I just received this Denon product and I am wholely unfamiliar with their products. I can barely seem to get any sound when hooking up my speakers to the receiver. The subwoofer works great by it is self powered. I'm trying to figure out if I am setting it up wrong or what. It is almost like the internal amplifier is not working. The rest of the receiver seems to be functional. Please help!
It could be there is not a driver installed on your computer in which case you have to download a driver and Best Buy can tell you how to do that. Also check in control box and make sure volume is not set to mute
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Hi, First of all check all the speakers. Maybe all the speakers gone out because of the loud blast. Also check in the tuner mode. Is there is any sound. If there is some problem in the avr then it will show the fault and will go into protection mode.
You can check the speakers with a battery from any one of the remote. Take the leads of each speakers and connect the lead to the battery terminals. If the speaker is ok then it will make a small cracking sound each time when you connect its wire to the battery.
'Night' compresses the audio's dynamic range to make soft sounds more audible and loud sounds less loud for a given volume setting. The assumption being that there are people sleeping while you're listening or there's so much environmental background noise that you won't hear the soft sounds. It sort of defeats the whole reason for having HIGH fidelity sound. Ditto for D.Comp.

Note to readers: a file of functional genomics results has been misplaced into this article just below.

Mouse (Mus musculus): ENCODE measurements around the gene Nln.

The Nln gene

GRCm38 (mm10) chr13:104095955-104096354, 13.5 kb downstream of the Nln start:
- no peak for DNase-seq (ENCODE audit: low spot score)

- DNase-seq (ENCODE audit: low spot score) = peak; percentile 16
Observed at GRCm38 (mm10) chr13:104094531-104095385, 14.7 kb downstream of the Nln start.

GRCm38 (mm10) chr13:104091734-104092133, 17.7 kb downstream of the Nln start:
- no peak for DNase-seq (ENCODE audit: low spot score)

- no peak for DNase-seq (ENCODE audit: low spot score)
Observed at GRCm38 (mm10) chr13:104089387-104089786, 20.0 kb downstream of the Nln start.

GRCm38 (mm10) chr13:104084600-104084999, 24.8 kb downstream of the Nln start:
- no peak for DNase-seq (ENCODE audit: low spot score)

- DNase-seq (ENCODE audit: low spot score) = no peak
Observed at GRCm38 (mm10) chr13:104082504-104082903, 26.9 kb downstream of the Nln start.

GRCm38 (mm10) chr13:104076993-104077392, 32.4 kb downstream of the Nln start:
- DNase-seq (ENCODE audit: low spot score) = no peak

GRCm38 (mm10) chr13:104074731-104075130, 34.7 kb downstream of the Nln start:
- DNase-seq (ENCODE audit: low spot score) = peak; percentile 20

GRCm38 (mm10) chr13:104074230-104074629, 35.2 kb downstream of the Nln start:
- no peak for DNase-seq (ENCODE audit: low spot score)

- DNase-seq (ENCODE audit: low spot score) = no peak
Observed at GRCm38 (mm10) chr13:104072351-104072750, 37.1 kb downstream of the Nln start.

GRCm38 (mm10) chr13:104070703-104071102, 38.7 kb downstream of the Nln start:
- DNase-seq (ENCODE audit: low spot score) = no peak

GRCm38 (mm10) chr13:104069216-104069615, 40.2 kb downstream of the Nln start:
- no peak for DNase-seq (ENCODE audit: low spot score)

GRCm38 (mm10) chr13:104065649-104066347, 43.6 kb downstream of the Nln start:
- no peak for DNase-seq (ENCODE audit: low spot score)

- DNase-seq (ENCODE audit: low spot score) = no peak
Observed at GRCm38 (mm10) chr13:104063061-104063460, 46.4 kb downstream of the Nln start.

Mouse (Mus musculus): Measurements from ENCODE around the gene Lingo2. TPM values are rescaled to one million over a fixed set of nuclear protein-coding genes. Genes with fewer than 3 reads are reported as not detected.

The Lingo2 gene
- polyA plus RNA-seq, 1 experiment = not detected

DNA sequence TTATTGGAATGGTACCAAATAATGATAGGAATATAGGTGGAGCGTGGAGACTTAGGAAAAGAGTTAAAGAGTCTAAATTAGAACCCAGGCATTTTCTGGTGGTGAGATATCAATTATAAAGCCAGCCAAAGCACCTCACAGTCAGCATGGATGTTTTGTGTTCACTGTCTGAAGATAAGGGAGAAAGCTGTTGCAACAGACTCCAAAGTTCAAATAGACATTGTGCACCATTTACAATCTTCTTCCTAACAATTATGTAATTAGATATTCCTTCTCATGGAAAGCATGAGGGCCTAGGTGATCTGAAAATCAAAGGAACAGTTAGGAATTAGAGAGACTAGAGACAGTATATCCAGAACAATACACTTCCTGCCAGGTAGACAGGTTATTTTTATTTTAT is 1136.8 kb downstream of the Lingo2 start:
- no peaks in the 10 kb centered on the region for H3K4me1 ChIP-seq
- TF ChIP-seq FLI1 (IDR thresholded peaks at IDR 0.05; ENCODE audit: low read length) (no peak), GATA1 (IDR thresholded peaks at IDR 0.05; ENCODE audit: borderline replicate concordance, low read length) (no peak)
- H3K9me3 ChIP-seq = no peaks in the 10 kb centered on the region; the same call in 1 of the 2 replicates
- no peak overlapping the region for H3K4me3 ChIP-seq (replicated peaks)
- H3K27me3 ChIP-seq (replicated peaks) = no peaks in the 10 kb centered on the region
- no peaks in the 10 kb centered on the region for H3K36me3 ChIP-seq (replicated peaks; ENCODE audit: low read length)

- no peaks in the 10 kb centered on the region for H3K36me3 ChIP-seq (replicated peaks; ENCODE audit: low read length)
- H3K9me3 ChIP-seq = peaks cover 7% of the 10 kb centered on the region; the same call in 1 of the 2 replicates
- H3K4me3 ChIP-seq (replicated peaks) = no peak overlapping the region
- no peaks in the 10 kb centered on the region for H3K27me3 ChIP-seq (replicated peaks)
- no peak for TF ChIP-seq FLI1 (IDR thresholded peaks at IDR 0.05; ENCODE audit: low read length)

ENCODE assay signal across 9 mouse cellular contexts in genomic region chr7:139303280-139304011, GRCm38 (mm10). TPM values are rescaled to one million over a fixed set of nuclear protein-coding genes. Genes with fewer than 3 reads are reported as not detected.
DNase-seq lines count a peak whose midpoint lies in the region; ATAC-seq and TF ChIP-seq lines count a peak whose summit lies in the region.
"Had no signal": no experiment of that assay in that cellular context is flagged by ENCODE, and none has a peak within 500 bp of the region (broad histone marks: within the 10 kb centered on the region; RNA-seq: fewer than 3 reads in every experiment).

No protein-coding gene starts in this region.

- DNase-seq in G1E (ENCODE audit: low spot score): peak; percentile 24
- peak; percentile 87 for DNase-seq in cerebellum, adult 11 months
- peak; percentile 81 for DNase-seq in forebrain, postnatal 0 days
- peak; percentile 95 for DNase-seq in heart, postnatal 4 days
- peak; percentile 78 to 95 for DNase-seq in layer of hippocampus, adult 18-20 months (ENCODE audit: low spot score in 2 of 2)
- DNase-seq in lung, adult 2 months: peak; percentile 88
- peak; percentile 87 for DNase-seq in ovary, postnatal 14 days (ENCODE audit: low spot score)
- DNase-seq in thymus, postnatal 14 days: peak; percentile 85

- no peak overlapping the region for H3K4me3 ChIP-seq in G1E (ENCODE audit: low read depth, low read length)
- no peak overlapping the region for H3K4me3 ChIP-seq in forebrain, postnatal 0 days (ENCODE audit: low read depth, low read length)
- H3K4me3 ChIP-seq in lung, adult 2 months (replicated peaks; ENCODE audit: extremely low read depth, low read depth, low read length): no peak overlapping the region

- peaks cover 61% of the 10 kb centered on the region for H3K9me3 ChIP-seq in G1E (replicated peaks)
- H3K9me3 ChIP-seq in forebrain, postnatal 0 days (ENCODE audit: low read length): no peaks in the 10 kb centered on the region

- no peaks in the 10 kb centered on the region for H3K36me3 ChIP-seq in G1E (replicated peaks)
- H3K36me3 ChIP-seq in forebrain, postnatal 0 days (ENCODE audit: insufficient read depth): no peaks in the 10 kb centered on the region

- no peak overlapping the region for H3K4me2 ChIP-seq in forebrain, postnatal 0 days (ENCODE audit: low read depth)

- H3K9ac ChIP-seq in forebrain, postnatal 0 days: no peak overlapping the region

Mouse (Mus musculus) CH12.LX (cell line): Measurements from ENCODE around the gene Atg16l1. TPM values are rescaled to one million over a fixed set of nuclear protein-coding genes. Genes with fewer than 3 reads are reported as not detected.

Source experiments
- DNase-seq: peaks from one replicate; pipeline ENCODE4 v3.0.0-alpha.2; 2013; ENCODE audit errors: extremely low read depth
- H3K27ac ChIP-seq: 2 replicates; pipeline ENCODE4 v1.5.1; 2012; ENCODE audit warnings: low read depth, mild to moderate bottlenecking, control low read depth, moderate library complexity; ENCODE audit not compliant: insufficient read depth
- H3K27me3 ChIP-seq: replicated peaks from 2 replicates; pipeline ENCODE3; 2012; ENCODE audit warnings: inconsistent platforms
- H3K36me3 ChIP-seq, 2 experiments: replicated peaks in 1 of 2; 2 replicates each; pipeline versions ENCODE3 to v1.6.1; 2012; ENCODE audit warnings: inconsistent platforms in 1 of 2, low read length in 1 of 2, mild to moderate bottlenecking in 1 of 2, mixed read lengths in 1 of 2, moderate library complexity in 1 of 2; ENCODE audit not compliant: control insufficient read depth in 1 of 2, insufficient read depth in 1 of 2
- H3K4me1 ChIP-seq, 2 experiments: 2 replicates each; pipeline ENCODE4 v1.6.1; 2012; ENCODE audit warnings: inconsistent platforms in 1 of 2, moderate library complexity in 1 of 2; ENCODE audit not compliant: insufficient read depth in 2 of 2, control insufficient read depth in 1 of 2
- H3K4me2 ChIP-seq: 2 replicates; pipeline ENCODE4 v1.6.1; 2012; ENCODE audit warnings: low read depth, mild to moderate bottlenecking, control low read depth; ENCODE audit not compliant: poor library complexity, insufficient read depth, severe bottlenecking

'Pure' bypasses all internal analog processing (page 25). Why? Who can say? Other than to diagnose a problem. If the tone controls are contributing to the sound they don't belong in a Denon product to begin with. The implication is that to NOT use Pure or Direct is to inflict audible limitations on the sound. And you may lose control of the sub, too. Oh goody.
Register and download the manual for free at retrevo.com
Bose Lifestyle (and all Bose-amplified speaker) products and their speakers are SYSTEMS and should not be split up or intermixed with other brands or models. Damage will probably result. Proprietary connectors provides a clue.
The digital audio out should work with the Bose. You could still use your Denon to drive a conventional sub in your scheme, but you would have to manually match volume with the Bose. Or go Full Monty and buy a full complement of speakers for the Denon, retask the Bose and slave its sources to the Denon.
Check for nearby wireless devices and move them away.
-If the audio output from the source device (i.e. DVD, CD player) is digital (i.e. PCM, DTS or Dolby Digital) you're on your own.
I'd be willing to bet the output is analog (red and white RCA), because the
"beeps" and "exploding sounds" you describe seem like it could be caused by interference. Try replacing the cables. Otherwise the issue is probably with your receiver.
A turntable is always compatible with any sound system. The problem here is that turntables need and pre amplified input to work, and since you don't see turntables anymore, most sound systems only have level inputs like the CD in, Auxiliary, etc. like yours. You will need to buy a small in-line amplifier made especifically for turntables. Although it might be hard to find one and in some cases it will cost a bundle, but start by asking about such a device at your local electronics store. They will probably at least be able to cue you in to where you can get one locally. If all else fails search the net for:"Turntable pre-amp" and you should get all the info you need and find a few online stores that sell them.
I have seen this a few times. Try resoldering the pins on the voltage regulators. If you are not comfortabel with that, bring the unit to a service shop and report the problem as intermittant. Have them resolder the regulators and the surround output amp chips. This should cost only a minimal labor amount. That may resolve the problem. If not, then we'll need to look into the surround processing circuitry.